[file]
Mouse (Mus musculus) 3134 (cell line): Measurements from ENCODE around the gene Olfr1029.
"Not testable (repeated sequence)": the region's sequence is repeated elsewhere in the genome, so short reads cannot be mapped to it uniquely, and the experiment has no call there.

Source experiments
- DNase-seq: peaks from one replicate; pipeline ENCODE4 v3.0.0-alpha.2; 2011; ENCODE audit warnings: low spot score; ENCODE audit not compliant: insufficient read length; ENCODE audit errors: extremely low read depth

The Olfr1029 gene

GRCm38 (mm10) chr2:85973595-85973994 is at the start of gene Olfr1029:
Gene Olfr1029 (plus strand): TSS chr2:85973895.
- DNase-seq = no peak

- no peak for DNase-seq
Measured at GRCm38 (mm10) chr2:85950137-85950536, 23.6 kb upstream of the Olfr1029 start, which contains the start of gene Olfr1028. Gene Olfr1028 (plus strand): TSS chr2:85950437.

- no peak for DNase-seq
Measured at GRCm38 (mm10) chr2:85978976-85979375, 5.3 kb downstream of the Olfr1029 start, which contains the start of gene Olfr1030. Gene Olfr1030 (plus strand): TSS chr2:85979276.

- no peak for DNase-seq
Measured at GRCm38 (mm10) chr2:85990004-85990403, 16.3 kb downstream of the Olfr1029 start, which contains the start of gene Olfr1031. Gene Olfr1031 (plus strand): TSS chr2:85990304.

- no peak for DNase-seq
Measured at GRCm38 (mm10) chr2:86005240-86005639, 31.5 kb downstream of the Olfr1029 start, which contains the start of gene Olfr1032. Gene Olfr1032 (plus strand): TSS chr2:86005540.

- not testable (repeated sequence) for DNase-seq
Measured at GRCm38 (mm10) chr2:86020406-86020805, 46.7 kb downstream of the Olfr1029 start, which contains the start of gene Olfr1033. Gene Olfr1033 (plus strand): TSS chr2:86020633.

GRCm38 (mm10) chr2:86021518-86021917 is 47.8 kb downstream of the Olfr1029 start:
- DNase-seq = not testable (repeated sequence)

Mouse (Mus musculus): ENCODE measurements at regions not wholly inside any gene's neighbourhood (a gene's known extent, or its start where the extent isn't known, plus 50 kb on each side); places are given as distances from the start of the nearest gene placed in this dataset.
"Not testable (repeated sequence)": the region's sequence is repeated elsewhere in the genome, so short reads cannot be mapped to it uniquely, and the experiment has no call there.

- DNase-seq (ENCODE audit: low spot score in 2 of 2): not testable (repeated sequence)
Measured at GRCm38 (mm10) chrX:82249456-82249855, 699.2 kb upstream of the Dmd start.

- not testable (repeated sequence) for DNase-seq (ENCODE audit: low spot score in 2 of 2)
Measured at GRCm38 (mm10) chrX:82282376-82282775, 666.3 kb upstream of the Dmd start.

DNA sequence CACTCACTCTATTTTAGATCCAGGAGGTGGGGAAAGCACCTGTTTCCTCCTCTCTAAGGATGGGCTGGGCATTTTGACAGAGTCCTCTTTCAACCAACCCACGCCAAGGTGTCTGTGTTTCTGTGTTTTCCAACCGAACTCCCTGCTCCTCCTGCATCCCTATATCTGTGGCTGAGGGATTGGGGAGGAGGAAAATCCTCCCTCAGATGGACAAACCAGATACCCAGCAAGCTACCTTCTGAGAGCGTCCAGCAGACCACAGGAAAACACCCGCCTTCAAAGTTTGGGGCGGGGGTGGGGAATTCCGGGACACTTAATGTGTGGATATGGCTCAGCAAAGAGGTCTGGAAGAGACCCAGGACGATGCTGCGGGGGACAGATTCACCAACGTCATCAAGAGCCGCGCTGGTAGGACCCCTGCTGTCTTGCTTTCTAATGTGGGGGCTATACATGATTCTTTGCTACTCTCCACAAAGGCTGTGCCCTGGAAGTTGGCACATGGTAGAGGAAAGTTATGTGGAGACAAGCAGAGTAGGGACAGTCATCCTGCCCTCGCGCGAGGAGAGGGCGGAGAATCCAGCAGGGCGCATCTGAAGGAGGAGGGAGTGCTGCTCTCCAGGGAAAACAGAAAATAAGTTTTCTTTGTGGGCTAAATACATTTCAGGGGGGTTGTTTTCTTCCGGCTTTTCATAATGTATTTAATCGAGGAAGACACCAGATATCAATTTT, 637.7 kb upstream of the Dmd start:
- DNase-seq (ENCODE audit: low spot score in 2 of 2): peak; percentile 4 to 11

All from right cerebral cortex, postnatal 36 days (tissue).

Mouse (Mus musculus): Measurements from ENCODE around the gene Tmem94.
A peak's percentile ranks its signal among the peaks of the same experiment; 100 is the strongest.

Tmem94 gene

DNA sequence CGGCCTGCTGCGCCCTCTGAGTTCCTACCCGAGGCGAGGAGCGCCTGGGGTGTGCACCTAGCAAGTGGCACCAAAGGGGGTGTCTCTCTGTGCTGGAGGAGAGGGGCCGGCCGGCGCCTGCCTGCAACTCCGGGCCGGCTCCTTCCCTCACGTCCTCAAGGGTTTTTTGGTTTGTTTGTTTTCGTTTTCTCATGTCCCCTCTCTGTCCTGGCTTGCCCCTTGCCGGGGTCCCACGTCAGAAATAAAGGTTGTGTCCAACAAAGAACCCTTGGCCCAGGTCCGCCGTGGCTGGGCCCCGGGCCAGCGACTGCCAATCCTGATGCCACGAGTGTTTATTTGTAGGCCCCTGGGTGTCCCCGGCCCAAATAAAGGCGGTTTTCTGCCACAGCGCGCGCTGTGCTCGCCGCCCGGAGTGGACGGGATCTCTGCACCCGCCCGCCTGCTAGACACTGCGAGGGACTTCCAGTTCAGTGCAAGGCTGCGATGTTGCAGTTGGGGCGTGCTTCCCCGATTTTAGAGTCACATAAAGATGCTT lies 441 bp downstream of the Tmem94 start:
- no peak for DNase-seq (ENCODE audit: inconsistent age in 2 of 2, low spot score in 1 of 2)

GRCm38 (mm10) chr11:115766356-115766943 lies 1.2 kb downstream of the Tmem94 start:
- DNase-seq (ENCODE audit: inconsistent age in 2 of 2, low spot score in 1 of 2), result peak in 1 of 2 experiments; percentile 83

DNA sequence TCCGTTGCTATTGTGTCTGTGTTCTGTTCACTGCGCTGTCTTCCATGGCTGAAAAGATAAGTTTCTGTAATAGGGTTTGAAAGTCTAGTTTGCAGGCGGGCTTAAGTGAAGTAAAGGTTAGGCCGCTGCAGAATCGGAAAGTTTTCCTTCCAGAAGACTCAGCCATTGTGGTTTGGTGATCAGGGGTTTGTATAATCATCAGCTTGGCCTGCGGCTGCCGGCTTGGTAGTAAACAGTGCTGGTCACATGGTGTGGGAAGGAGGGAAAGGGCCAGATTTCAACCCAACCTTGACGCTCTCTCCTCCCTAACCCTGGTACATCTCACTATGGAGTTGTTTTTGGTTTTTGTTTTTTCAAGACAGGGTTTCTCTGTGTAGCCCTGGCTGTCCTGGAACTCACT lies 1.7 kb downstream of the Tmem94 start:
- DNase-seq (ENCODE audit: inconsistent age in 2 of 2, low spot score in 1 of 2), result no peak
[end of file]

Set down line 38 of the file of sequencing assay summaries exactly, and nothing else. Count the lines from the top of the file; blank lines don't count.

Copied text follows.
- DNase-seq (ENCODE audit: inconsistent age in 2 of 2, low spot score in 1 of 2), result no peak